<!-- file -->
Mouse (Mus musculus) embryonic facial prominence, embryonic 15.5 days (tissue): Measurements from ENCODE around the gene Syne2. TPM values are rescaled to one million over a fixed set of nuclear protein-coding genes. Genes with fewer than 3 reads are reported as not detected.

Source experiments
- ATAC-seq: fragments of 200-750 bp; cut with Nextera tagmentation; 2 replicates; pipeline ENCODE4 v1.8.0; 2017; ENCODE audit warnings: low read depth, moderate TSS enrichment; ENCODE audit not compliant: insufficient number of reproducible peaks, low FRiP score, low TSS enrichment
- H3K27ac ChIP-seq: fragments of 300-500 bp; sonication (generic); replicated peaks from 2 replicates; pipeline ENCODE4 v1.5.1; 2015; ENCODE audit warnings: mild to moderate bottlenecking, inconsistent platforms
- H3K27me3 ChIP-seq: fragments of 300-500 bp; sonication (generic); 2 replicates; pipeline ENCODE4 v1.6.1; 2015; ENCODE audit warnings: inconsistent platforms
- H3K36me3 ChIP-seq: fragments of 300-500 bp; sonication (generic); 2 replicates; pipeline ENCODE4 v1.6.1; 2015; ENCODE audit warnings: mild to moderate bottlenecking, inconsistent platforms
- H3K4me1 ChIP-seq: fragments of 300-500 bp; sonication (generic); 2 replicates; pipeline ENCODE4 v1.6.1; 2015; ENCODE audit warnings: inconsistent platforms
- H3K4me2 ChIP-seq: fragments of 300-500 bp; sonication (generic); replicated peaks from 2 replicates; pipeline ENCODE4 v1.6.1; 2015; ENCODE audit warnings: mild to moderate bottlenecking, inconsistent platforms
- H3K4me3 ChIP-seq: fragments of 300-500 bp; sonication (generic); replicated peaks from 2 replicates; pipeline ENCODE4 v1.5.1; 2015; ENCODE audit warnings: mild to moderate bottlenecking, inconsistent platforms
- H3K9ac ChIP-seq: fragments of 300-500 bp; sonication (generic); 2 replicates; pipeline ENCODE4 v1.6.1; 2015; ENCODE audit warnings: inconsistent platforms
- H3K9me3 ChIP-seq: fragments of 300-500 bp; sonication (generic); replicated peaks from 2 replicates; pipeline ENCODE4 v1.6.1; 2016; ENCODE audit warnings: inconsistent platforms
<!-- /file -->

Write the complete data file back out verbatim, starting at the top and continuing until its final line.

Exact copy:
Mouse (Mus musculus) embryonic facial prominence, embryonic 15.5 days (tissue): Measurements from ENCODE around the gene Syne2. TPM values are rescaled to one million over a fixed set of nuclear protein-coding genes. Genes with fewer than 3 reads are reported as not detected.

Source experiments
- ATAC-seq: fragments of 200-750 bp; cut with Nextera tagmentation; 2 replicates; pipeline ENCODE4 v1.8.0; 2017; ENCODE audit warnings: low read depth, moderate TSS enrichment; ENCODE audit not compliant: insufficient number of reproducible peaks, low FRiP score, low TSS enrichment
- H3K27ac ChIP-seq: fragments of 300-500 bp; sonication (generic); replicated peaks from 2 replicates; pipeline ENCODE4 v1.5.1; 2015; ENCODE audit warnings: mild to moderate bottlenecking, inconsistent platforms
- H3K27me3 ChIP-seq: fragments of 300-500 bp; sonication (generic); 2 replicates; pipeline ENCODE4 v1.6.1; 2015; ENCODE audit warnings: inconsistent platforms
- H3K36me3 ChIP-seq: fragments of 300-500 bp; sonication (generic); 2 replicates; pipeline ENCODE4 v1.6.1; 2015; ENCODE audit warnings: mild to moderate bottlenecking, inconsistent platforms
- H3K4me1 ChIP-seq: fragments of 300-500 bp; sonication (generic); 2 replicates; pipeline ENCODE4 v1.6.1; 2015; ENCODE audit warnings: inconsistent platforms
- H3K4me2 ChIP-seq: fragments of 300-500 bp; sonication (generic); replicated peaks from 2 replicates; pipeline ENCODE4 v1.6.1; 2015; ENCODE audit warnings: mild to moderate bottlenecking, inconsistent platforms
- H3K4me3 ChIP-seq: fragments of 300-500 bp; sonication (generic); replicated peaks from 2 replicates; pipeline ENCODE4 v1.5.1; 2015; ENCODE audit warnings: mild to moderate bottlenecking, inconsistent platforms
- H3K9ac ChIP-seq: fragments of 300-500 bp; sonication (generic); 2 replicates; pipeline ENCODE4 v1.6.1; 2015; ENCODE audit warnings: inconsistent platforms
- H3K9me3 ChIP-seq: fragments of 300-500 bp; sonication (generic); replicated peaks from 2 replicates; pipeline ENCODE4 v1.6.1; 2016; ENCODE audit warnings: inconsistent platforms